|Fig. 1: U.S. primary energy consumption by fuel, 1980-2040 (unit: quadrillion Btu per year).  (Courtesy of the U.S. Department of Energy.)|
Approximately 25% of the United States' energy production is currently derived from natural gas.  Natural gas will continue to play a significant role in meeting the energy demands in the coming decades (see Fig. 1) due to its abundance and environmental soundness.  For example, natural gas reserves are estimated to be 187.3 trillion cubic meters, which is sufficient to meet 55.7 years of global energy production at the moment.  Burning natural gas also produces more heat per mass (15.21 kWh per kg) but less carbon dioxide per unit of heat released (0.55 kg per kWh) than any other hydrocarbon fuels because natural gas consists of mostly methane (CH4), the simplest hydrocarbon. [3,4] In addition, natural gas has multiple applications across the chemical industry as methane can be converted to synthetic gas, a raw material for the manufacture of various chemical compounds.
Although natural gas is a decent source of energy, the production and the use of natural gas are strongly limited by the difficulties in transporting natural gas. Due to its low energy density by volume (10.75 kWh per cubic meter), natural gas needs to be transported as a compressed gas (10 - 100 atm), which is energy intensive and expensive.  As a consequence, natural gas obtained as a byproduct in oil drilling is often vented or flared (see Fig. 2) merely due to economic reasons. According to National Oceanic and Atmospheric Administration (NOAA), the global flaring of petroleum-associated gas accounts for up to 140 - 170 billion cubic meters of natural gas, which corresponds to approximately 25% of the annual U.S. natural gas consumption.  Thus, we are in need of a catalyst technology that can convert natural gas to a liquid in order to increase the extent and efficiency of natural gas utilization.
|Fig. 2: North Dakota flaring of natural gas out of the Bakken Formation. (Source: Wikimedia Commons.)|
Developing a direct route for conversion of methane to methanol can provide the foundation for efficient utilization of natural gas. Methanol (CH3OH) is an energy-dense liquid that can be transported easily with existing infrastructure. In addition, it is a versatile molecule as it can be used for fuel cells; blended with gasoline; converted to gasoline or dimethyl ether, which is a component of diesel fuel; and converted to ethylene and propylene, which are precursors to a wide range of chemicals. Given the chemical properties and versatility of methanol as well as the abundance of natural gas, the direct conversion of methane to methanol is indeed a dream process that we need to achieve.
The catalytic conversion of methane to methanol has been under investigation for almost a century, but a commercial process has yet to be developed. It has been difficult to find suitable catalyst materials that can convert methane to methanol with an economic yield of 10% or above.  In most experiments with solid catalysts, selectivities to methanol fell rapidly as methane conversions exceeded 59%.  This can be explained by thermodynamics that complete oxidation of methane to carbon dioxide (ΔH = -877 kJ/mol) is highly favored over partial oxidation of methane to methanol (ΔH = -200 kJ/mol).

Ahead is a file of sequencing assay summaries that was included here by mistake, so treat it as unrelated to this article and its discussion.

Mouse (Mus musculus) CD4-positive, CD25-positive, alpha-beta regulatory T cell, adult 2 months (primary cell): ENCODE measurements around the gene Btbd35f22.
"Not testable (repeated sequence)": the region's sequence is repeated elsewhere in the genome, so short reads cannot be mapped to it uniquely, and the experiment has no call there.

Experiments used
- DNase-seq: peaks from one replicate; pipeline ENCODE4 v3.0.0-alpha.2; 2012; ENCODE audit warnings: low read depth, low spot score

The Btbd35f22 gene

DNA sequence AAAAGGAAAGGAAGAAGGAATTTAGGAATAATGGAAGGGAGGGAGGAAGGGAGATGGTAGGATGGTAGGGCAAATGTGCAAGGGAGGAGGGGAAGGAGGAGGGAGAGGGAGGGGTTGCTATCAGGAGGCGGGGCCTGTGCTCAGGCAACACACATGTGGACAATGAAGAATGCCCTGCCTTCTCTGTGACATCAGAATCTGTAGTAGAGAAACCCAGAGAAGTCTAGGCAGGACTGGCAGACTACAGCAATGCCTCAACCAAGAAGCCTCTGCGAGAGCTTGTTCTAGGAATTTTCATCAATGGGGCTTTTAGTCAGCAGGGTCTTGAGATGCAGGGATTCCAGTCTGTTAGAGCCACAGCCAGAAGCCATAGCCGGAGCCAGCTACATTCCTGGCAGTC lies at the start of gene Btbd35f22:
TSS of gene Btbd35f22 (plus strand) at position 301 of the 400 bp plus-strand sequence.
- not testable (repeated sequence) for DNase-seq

A noticeable progress, however, has been made in the field of molecular catalysis by Periana et al., who demonstrated the selective conversion of methane to methanol at temperatures around 473 K over platinum bipyrimidine complexes.  According to their experiment, 81% selectivity to methyl bisulfate, a methanol derivative, was reached at methane conversion of 90% in concentrated sulfuric acid. Although these results are promising, commercial applications are hampered by difficult separation and recycling of the molecular catalyst.  A solid catalyst, with its advantages of easy separation and recyclability, is strongly desired to facilitate the implementation of the methane-to-methanol technology.
To develop a solid catalyst based on the work by Periana et al., Palkovits and coworkers have taken the approach of using a polymer framework as a solid matrix for catalytic oxidation of methane to methanol via methyl bisulfate in concentrated sulfuric acid.  A thermally stable polymer was treated with a platinum precursor to produce platinum coordination sites that are similar to those of platinum bipyrimidine complexes. As a result, Palkovits and coworkers successfully synthesized solid catalysts that showed catalytic activities and selectivities comparable to those of platinum bipyrimidine complexes. Despite these promising results, however, one-step conversion of methane to methanol, i.e., without methyl bisulfate as an intermediate, is still desired. 
Developing a technology that can convert methane to methanol is necessary to conveniently transport natural gas from its production regions to consumption regions. Although many achievements have been made in catalyst development, we need to continue our efforts to find alternative materials that can actively and selectively catalyze the partial oxidation of methane to methanol in order to allow efficient utilization of natural gas.
© Jong Suk Yoo. The author grants permission to copy, distribute and display this work in unaltered form, with attribution to the author, for noncommercial purposes only. All other rights, including commercial rights, are reserved to the author.
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